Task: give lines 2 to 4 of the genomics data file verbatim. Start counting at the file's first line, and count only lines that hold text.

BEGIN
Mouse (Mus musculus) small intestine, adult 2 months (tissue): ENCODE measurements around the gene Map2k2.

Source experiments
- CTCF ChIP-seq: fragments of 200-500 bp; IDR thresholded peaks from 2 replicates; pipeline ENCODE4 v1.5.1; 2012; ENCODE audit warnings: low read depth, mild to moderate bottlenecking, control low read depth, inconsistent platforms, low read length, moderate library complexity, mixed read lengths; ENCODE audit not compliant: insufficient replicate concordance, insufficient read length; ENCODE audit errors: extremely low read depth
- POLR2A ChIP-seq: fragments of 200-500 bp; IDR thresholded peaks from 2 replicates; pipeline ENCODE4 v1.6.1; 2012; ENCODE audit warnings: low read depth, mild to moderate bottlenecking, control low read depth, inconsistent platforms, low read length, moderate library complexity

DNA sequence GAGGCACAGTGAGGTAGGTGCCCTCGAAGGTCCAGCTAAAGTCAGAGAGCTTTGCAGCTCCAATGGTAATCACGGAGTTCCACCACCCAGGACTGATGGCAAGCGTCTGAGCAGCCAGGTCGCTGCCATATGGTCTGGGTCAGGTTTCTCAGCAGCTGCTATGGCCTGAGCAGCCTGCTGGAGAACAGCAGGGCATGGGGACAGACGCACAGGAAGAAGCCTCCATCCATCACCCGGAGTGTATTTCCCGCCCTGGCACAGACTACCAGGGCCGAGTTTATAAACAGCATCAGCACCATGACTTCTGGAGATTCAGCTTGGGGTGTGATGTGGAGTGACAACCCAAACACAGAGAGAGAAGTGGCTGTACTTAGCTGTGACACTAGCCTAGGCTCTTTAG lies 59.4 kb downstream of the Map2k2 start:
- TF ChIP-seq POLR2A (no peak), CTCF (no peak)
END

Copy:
Source experiments
- CTCF ChIP-seq: fragments of 200-500 bp; IDR thresholded peaks from 2 replicates; pipeline ENCODE4 v1.5.1; 2012; ENCODE audit warnings: low read depth, mild to moderate bottlenecking, control low read depth, inconsistent platforms, low read length, moderate library complexity, mixed read lengths; ENCODE audit not compliant: insufficient replicate concordance, insufficient read length; ENCODE audit errors: extremely low read depth
- POLR2A ChIP-seq: fragments of 200-500 bp; IDR thresholded peaks from 2 replicates; pipeline ENCODE4 v1.6.1; 2012; ENCODE audit warnings: low read depth, mild to moderate bottlenecking, control low read depth, inconsistent platforms, low read length, moderate library complexity